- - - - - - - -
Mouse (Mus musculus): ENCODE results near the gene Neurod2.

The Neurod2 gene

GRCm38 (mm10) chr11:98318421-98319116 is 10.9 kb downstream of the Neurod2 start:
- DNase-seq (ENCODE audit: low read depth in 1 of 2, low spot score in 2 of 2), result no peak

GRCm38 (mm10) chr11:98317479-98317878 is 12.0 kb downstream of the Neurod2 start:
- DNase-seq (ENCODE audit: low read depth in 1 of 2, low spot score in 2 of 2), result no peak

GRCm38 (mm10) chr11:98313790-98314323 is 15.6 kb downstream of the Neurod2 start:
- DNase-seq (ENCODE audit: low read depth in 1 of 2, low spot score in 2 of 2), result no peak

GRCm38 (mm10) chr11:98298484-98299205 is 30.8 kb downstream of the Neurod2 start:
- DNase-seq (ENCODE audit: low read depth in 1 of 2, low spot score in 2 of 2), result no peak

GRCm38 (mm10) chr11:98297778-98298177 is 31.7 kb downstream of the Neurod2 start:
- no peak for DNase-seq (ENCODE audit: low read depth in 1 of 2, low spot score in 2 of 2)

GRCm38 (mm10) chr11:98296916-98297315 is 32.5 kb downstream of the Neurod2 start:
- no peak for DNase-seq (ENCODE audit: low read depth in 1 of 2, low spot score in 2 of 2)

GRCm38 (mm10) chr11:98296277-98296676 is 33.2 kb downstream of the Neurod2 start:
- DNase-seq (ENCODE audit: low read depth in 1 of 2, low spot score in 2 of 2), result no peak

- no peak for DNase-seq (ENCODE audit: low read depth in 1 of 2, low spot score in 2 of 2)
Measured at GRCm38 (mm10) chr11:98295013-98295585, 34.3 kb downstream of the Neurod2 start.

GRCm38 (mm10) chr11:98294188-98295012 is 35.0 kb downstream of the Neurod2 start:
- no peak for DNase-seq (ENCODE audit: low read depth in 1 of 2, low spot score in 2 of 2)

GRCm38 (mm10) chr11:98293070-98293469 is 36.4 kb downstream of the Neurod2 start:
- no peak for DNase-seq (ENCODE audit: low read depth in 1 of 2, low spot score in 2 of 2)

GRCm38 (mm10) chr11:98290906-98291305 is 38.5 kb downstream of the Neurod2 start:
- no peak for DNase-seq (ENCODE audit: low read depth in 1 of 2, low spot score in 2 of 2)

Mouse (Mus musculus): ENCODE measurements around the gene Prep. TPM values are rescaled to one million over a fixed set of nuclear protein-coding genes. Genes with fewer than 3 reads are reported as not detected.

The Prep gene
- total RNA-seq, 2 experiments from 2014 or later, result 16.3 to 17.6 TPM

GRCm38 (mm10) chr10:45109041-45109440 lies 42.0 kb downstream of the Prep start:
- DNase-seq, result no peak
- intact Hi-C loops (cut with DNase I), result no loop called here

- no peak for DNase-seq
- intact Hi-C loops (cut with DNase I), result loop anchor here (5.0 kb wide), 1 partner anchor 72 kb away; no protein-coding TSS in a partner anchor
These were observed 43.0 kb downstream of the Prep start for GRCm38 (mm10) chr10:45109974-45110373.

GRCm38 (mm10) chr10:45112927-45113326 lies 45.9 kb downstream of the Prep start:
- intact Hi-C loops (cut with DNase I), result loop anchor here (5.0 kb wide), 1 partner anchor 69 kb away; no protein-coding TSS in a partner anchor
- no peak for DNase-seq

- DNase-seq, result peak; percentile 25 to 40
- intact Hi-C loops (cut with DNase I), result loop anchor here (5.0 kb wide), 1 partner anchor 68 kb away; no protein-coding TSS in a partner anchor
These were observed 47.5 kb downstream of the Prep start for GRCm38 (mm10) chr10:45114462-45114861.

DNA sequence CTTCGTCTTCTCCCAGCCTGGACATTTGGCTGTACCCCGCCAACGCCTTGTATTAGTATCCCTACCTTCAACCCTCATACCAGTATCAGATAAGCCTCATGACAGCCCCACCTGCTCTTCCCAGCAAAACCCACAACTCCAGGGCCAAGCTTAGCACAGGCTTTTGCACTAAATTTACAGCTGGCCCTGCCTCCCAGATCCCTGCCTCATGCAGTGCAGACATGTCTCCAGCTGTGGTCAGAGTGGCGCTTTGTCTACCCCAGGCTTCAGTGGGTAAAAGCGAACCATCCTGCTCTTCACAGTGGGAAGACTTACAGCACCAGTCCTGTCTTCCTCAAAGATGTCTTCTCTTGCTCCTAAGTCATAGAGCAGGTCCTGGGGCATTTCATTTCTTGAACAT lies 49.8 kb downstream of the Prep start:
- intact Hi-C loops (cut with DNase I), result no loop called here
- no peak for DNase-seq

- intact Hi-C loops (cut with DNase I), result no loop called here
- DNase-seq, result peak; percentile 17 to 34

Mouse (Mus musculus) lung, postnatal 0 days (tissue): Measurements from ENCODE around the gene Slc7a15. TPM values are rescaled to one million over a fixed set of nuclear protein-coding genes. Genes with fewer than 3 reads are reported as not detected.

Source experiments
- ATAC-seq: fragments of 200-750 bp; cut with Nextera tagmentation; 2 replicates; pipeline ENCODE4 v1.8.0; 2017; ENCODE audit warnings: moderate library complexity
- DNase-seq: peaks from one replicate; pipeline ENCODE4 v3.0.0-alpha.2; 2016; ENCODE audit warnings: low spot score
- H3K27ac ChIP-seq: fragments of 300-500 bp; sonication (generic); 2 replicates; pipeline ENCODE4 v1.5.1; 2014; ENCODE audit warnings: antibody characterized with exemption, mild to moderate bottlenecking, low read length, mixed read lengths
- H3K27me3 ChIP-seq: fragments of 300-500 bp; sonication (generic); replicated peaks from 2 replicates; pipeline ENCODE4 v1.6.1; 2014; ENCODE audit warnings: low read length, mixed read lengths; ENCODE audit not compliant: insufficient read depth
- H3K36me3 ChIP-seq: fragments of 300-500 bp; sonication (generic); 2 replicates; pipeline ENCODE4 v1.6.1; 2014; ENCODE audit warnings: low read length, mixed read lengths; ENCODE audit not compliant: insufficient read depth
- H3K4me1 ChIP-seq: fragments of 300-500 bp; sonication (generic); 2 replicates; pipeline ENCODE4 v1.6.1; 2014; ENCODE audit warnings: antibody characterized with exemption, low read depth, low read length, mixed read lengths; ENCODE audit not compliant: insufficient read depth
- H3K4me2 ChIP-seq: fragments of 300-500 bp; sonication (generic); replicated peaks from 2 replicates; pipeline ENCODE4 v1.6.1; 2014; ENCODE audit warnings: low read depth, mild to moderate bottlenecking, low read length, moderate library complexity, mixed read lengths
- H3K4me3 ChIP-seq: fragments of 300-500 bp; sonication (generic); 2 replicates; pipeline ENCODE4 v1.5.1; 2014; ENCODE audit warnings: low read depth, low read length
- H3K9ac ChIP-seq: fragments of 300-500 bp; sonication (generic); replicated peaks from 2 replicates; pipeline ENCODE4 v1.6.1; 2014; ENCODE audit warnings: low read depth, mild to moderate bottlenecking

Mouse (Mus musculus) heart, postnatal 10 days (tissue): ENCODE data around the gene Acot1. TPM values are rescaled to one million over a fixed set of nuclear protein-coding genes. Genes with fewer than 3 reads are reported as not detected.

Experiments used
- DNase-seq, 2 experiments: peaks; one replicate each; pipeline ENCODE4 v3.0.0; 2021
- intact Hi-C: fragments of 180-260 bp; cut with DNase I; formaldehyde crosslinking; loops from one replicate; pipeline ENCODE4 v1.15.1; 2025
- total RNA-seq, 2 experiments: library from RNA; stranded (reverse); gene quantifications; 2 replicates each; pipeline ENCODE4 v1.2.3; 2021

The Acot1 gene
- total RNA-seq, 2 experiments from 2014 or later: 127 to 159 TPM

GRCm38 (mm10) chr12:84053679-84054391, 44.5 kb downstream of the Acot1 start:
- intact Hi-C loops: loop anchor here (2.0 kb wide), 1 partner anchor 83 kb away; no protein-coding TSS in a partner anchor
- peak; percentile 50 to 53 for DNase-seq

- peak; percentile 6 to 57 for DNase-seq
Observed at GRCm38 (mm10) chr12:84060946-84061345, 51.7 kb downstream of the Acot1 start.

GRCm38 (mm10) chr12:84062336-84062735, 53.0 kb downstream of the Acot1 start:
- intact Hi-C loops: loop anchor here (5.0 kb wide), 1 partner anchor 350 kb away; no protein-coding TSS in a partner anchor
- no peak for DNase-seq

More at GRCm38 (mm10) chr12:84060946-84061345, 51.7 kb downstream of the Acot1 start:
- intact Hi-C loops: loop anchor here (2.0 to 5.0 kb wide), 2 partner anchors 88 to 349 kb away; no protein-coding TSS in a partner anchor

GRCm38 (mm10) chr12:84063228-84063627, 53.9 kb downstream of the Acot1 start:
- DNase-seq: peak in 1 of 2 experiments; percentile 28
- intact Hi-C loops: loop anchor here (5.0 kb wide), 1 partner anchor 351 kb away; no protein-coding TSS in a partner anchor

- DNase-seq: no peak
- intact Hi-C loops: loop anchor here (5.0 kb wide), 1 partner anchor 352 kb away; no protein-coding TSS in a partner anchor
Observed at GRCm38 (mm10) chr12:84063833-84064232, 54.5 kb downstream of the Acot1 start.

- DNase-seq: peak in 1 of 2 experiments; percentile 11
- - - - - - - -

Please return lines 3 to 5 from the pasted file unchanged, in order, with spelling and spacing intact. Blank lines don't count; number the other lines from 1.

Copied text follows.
GRCm38 (mm10) chr11:98318421-98319116 is 10.9 kb downstream of the Neurod2 start:
- DNase-seq (ENCODE audit: low read depth in 1 of 2, low spot score in 2 of 2), result no peak

GRCm38 (mm10) chr11:98317479-98317878 is 12.0 kb downstream of the Neurod2 start: